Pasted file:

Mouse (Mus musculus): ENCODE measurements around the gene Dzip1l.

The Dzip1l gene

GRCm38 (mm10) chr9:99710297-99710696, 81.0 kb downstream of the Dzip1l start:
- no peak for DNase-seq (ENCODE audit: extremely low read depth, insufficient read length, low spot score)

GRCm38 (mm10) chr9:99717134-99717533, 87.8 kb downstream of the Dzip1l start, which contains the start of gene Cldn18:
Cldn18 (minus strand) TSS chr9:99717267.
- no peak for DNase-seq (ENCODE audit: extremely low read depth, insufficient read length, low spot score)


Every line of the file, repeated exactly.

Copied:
Mouse (Mus musculus): ENCODE measurements around the gene Dzip1l.

The Dzip1l gene

GRCm38 (mm10) chr9:99710297-99710696, 81.0 kb downstream of the Dzip1l start:
- no peak for DNase-seq (ENCODE audit: extremely low read depth, insufficient read length, low spot score)

GRCm38 (mm10) chr9:99717134-99717533, 87.8 kb downstream of the Dzip1l start, which contains the start of gene Cldn18:
Cldn18 (minus strand) TSS chr9:99717267.
- no peak for DNase-seq (ENCODE audit: extremely low read depth, insufficient read length, low spot score)